This post is about real birds and real bees (sort of). On St. Valentine’s Day, February 14, 2011, I left Houston for Star City, Russia via Frankfurt and Moscow, and the start of my journey to space. As I sat at the airport, I wrote the blog post, “IAH Gate E7: 1st Leg on the Journey to Space“
“As I prepared to leave for final launch preparations, I experienced an interesting phenomenon. Realizing that leaving Houston starts me on a journey that will take me off the planet for six months, I started to take note of things that I will not experience for half a year. Whether it’s a flock of birds against the sunset or early morning mist on the water of Clear Lake, or a million other things that define the beauty of life on our planet, I experienced a profound appreciation for the gift of the beauty of our world. I will miss a great many experiences that I normally take for granted, but I also look forward to the new experiences that define the beauty of life off the planet.”
So here I am about to return to Earth after five and a half months in space. I’m getting excited about again experiencing all those things that define life on Earth. At the same time, however, I’m realizing that I will leave behind all those things that define life in space.
I’ve been told that when Sasha Samokutyaev, Andrey Borisenko and I land later today, we will have spent 164 days in space (162 on the International Space Station), made 2,624 orbits of the Earth, and will have flown 65,340,224 miles (but who’s counting?). After all this time in space, separated from the Earth, I have come to know a new existence up here. An existence that is without many of the sights, sounds, smells and feel of life on Earth, but an existence with its own share of special defining qualities.
Among the things I will miss is the freedom of movement we have here inside the space station. Nothing is out of reach. If I want to go somewhere, I can be there with the push of a finger. If I need to work on something on the floor, I don’t need to bend down – I have the freedom to flip my body around and stand on the ceiling — turning the floor into the ceiling. If my hands are full and I need to grab something, I can simply let go of what I’m holding, and it will stay right in front of me (for a little while, at least).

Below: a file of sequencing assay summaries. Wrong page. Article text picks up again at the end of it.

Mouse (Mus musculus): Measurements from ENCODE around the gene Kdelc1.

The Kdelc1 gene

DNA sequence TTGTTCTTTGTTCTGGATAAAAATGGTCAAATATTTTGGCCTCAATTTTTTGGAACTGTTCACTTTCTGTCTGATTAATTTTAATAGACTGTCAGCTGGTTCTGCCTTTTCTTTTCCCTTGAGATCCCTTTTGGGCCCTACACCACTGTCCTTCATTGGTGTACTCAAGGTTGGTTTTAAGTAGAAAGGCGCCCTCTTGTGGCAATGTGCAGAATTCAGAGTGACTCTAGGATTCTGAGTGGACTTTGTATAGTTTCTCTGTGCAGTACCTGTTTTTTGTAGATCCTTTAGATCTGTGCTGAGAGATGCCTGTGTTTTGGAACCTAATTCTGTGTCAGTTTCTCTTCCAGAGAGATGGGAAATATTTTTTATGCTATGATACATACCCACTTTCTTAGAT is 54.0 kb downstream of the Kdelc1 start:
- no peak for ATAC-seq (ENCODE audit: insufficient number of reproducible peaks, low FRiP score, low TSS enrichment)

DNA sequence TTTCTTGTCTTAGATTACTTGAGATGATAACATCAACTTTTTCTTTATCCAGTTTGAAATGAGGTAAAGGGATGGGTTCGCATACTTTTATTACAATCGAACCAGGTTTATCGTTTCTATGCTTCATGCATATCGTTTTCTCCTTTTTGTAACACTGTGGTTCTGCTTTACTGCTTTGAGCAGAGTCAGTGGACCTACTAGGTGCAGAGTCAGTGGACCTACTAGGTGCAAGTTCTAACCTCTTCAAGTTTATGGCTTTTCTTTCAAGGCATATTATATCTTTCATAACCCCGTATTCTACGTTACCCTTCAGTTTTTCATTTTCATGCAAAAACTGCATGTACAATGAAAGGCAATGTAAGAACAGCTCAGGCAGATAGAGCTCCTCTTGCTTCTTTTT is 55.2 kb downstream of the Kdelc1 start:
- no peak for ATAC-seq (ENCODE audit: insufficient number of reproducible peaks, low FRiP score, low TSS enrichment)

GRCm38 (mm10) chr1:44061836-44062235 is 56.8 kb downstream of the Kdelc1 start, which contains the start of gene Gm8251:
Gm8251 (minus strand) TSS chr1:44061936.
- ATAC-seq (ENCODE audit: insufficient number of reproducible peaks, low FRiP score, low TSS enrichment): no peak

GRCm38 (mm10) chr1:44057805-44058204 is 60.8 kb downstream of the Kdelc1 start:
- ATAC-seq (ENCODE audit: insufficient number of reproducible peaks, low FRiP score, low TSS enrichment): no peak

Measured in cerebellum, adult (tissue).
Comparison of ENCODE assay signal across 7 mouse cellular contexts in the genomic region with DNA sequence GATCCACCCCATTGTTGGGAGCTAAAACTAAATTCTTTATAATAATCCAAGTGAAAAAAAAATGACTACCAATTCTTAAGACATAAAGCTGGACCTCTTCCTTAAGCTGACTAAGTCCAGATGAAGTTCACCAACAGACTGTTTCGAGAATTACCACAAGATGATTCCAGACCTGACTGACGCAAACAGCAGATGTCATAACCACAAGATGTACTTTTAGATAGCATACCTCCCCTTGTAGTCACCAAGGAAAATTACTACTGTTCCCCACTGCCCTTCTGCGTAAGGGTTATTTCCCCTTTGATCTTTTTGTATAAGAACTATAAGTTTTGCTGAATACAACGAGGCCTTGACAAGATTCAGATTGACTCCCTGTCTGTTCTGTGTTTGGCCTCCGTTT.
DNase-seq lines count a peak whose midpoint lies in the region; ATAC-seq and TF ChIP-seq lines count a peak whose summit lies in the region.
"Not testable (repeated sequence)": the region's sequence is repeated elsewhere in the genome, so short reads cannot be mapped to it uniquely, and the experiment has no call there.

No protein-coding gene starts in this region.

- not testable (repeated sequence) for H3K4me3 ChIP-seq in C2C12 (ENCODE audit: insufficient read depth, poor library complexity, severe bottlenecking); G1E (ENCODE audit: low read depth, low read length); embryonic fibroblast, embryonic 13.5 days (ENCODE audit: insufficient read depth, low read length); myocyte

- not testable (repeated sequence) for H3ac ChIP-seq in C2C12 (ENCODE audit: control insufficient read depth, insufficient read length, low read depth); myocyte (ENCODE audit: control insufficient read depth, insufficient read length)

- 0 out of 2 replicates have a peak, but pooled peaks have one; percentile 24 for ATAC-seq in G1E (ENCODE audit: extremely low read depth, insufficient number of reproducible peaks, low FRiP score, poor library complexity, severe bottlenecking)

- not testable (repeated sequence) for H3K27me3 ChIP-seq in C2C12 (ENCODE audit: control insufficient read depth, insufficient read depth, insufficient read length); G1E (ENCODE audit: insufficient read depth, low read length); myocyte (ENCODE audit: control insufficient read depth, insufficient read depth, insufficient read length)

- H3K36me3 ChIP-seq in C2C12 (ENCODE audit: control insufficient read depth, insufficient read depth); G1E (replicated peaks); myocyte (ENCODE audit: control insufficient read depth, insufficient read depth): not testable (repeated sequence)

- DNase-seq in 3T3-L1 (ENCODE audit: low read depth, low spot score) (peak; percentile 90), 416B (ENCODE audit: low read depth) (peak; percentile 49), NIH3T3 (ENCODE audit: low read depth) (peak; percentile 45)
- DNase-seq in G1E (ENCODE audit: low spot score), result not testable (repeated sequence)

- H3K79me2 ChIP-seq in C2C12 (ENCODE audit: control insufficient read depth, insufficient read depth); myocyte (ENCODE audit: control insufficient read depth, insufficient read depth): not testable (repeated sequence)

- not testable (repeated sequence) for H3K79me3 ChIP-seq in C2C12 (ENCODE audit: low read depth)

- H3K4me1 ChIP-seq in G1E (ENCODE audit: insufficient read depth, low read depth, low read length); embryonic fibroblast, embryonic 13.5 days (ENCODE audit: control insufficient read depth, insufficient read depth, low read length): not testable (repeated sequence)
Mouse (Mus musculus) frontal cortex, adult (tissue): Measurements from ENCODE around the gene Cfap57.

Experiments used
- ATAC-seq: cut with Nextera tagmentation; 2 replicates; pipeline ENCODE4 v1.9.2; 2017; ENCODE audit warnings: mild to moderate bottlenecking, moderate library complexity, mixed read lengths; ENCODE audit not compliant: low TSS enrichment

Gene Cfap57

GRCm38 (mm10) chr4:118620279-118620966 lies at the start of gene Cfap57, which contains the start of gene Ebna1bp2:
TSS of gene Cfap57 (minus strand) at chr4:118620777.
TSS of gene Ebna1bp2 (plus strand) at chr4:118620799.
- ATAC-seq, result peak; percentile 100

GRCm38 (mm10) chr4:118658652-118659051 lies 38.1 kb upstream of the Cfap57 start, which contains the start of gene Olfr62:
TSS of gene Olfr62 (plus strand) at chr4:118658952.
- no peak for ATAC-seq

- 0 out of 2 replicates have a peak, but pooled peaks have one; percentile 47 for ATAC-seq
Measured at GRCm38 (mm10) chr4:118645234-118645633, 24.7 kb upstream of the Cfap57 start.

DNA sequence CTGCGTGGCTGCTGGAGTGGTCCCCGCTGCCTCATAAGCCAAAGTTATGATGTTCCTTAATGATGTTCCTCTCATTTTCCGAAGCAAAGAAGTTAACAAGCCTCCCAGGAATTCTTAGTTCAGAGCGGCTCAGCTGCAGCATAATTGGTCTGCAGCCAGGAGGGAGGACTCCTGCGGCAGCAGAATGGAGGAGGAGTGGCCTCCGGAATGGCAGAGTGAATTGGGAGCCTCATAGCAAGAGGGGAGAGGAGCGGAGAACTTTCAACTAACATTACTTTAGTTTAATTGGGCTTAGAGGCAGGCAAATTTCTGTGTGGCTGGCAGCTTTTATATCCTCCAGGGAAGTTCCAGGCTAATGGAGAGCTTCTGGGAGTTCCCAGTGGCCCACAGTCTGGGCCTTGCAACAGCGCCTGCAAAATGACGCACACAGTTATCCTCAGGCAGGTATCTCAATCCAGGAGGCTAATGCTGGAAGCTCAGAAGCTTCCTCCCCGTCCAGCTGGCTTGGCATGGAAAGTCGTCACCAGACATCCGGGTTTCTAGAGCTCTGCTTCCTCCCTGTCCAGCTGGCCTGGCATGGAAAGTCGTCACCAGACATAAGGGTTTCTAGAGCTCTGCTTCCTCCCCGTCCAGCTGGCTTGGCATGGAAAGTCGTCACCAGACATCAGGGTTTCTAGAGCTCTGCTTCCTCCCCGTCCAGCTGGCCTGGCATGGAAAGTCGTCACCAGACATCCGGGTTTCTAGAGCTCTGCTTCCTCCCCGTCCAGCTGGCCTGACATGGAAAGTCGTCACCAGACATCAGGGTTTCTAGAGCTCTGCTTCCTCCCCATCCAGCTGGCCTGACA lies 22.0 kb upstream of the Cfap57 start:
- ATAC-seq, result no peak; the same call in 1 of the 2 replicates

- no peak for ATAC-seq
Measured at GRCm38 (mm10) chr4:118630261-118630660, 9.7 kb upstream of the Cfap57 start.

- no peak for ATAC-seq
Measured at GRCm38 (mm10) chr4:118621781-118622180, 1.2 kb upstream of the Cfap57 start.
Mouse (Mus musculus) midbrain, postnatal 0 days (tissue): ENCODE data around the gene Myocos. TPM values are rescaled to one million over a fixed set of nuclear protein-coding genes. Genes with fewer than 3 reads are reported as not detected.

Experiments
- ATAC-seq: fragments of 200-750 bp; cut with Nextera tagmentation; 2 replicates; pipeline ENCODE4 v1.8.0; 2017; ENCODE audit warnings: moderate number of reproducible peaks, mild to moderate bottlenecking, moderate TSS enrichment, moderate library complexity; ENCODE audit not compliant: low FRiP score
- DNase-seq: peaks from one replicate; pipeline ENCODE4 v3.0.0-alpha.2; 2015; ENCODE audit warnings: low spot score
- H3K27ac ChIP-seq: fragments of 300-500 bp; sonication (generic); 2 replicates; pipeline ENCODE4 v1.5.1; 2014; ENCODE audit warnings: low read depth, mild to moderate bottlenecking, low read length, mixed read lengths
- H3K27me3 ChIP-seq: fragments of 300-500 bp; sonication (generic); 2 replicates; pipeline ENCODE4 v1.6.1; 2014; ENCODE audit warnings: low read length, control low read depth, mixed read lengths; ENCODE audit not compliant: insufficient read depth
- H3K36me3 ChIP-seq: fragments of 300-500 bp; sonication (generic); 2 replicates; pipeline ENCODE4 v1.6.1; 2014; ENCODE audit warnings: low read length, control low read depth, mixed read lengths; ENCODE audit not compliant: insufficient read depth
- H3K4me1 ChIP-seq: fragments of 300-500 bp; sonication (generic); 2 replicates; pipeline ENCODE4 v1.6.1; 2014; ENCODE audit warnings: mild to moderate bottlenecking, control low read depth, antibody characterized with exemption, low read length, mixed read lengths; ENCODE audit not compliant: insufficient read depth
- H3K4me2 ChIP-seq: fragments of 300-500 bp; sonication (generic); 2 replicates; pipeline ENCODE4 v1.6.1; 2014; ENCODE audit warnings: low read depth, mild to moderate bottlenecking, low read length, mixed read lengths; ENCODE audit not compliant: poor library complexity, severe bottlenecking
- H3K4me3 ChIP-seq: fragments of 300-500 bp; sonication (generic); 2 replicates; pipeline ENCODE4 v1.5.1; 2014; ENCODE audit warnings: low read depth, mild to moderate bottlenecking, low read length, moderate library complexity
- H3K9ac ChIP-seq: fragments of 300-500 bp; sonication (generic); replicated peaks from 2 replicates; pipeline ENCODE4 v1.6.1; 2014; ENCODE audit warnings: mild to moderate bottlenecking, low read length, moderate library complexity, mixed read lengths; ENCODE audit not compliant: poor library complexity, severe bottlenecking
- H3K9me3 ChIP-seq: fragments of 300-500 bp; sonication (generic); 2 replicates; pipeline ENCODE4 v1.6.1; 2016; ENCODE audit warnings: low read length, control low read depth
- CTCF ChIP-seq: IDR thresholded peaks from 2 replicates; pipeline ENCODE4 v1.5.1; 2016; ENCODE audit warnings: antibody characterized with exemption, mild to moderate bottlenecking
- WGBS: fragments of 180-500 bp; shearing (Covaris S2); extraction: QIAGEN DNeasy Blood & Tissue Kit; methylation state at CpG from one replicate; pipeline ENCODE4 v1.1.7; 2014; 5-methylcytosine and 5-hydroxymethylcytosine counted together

Not upside down!
I will also truly miss looking out the windows.
The view from my window in the Space Station Cupola: the west coast of Africa
I will miss looking at our beautiful planet and the grandeur of our universe from this vantage point. I will miss watching meteors streak across our atmosphere below us, the rapid fire paparazzi flashbulbs of lightening storms at night, and flying so close to dancing curtains of auroras that you feel like you could reach out and touch them.
Dancing lights near Tasmania 11:00am GMT September 14, 2011
I will miss gazing from space at places on Earth that have significance to me because of the memories of visits or their beauty. I will also miss seeing those places on the planet where life is being made better through the work of amazing people.
The Horn of Africa 1:45pm GMT September 14, 2011
I will miss watching the Earth transform from day into night and night into day sixteen times a day.
Sunrise from space, August 27, 2011, as we flew along a path between Rio de Janeiro, Brazil and Buenos Aires, Argentina.
I will miss watching thunderstorms casting long shadows across the Earth as the sun starts to set. I will miss watching the Earth change from blue, white and green to pink, red, and then black as the sun sets. I will miss watching the Earth come alive after the sun has set and the cities and towns light up the planet.
The California coast at daybreak April 17, 2011
I will miss seeing the line that separates day from night and contemplating the stark differences in the human experience on either side as it slowly moves across the surface of our Earth.
The man-made border between India and Pakistan, visible from space on August 17, 2011
I will miss a thousand other things that define life in space and I understand and appreciate that I have been given a special privilege to have these experiences.
Because of this, I also feel a great responsibility to share these experiences, as best I can, with as many people as possible. I have tried very hard over these past months to do just that. I have found that sharing this experience with all of you has made the experience more meaningful and enjoyable. I thank you all for being with me on this journey.
Above all else, what I will miss most about living and working in space is striving to use the orbital perspective to inspire people to make a positive difference and help improve life on Earth. The good news is that I don’t have to be in space (or ever have been in space) to have the orbital perspective. I don’t need to have ever been in space to realize that we have one planet that we are all riding on together through the universe, that we are all interconnected, that we are all family.
I look forward to continuing the efforts of Fragile Oasis after I return to Earth. I look forward to continuing to share this experience with others as best I can. I took tens of thousands of pictures during my time on the International Space Station, and I look forward to continuing sharing those with you after my return to Earth.
Thanks to everyone for being with me on this journey. Let’s continue it together. This my last blog post from space, but in my next post from Earth, I’ll tell you what it was like to be human meteor as Sasha, Andrei and I return to Earth in our Soyuz capsule.
I want to wish all the best to everyone on our good Earth,
Ron Garan, Earthling